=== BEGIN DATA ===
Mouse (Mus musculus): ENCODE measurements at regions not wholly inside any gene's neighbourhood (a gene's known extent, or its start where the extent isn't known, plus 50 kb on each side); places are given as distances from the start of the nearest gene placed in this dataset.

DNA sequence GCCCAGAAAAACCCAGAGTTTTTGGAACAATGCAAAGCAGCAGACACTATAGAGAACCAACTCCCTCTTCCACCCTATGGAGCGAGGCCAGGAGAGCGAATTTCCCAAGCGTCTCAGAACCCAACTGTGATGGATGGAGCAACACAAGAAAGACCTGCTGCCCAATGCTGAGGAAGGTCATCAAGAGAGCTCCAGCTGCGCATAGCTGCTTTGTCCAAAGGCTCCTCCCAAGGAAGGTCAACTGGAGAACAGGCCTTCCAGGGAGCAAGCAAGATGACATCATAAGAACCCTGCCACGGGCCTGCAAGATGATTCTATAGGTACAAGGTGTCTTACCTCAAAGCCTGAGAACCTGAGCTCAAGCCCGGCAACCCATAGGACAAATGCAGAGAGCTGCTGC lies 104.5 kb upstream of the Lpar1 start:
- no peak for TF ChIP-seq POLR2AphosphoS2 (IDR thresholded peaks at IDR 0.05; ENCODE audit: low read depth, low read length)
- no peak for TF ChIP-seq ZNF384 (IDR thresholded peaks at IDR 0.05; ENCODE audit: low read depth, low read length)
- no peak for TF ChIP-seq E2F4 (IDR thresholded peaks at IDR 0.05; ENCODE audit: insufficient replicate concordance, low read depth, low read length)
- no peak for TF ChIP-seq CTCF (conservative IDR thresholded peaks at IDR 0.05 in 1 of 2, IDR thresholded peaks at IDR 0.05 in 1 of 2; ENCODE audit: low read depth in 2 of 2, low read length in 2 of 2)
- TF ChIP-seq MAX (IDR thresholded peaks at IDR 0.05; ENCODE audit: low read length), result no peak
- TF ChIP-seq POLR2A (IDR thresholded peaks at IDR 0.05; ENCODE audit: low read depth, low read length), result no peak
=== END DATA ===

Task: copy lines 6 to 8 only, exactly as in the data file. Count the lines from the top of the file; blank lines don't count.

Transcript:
- no peak for TF ChIP-seq CTCF (conservative IDR thresholded peaks at IDR 0.05 in 1 of 2, IDR thresholded peaks at IDR 0.05 in 1 of 2; ENCODE audit: low read depth in 2 of 2, low read length in 2 of 2)
- TF ChIP-seq MAX (IDR thresholded peaks at IDR 0.05; ENCODE audit: low read length), result no peak
- TF ChIP-seq POLR2A (IDR thresholded peaks at IDR 0.05; ENCODE audit: low read depth, low read length), result no peak